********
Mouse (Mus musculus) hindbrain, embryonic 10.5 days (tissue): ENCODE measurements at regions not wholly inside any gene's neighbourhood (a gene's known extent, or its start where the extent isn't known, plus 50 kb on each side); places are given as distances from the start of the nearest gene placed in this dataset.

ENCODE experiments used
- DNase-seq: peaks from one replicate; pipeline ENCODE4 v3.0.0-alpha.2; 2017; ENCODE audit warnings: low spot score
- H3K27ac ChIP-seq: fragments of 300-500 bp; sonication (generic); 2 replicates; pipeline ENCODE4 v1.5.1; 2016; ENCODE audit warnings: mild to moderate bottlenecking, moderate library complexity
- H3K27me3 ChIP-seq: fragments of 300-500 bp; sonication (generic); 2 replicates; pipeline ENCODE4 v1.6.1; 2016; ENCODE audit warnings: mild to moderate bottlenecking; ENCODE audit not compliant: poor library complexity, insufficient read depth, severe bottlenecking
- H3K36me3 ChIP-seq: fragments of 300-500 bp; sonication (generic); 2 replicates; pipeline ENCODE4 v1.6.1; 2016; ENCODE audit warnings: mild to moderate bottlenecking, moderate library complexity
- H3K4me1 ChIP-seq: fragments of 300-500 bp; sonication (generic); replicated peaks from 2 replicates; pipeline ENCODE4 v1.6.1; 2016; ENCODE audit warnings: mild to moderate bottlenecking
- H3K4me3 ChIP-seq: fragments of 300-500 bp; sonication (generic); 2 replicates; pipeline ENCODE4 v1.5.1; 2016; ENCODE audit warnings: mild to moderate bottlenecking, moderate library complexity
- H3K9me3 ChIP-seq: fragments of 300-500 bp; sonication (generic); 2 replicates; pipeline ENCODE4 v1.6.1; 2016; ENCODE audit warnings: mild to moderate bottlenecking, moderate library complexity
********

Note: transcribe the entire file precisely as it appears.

Mouse (Mus musculus) hindbrain, embryonic 10.5 days (tissue): ENCODE measurements at regions not wholly inside any gene's neighbourhood (a gene's known extent, or its start where the extent isn't known, plus 50 kb on each side); places are given as distances from the start of the nearest gene placed in this dataset.

ENCODE experiments used
- DNase-seq: peaks from one replicate; pipeline ENCODE4 v3.0.0-alpha.2; 2017; ENCODE audit warnings: low spot score
- H3K27ac ChIP-seq: fragments of 300-500 bp; sonication (generic); 2 replicates; pipeline ENCODE4 v1.5.1; 2016; ENCODE audit warnings: mild to moderate bottlenecking, moderate library complexity
- H3K27me3 ChIP-seq: fragments of 300-500 bp; sonication (generic); 2 replicates; pipeline ENCODE4 v1.6.1; 2016; ENCODE audit warnings: mild to moderate bottlenecking; ENCODE audit not compliant: poor library complexity, insufficient read depth, severe bottlenecking
- H3K36me3 ChIP-seq: fragments of 300-500 bp; sonication (generic); 2 replicates; pipeline ENCODE4 v1.6.1; 2016; ENCODE audit warnings: mild to moderate bottlenecking, moderate library complexity
- H3K4me1 ChIP-seq: fragments of 300-500 bp; sonication (generic); replicated peaks from 2 replicates; pipeline ENCODE4 v1.6.1; 2016; ENCODE audit warnings: mild to moderate bottlenecking
- H3K4me3 ChIP-seq: fragments of 300-500 bp; sonication (generic); 2 replicates; pipeline ENCODE4 v1.5.1; 2016; ENCODE audit warnings: mild to moderate bottlenecking, moderate library complexity
- H3K9me3 ChIP-seq: fragments of 300-500 bp; sonication (generic); 2 replicates; pipeline ENCODE4 v1.6.1; 2016; ENCODE audit warnings: mild to moderate bottlenecking, moderate library complexity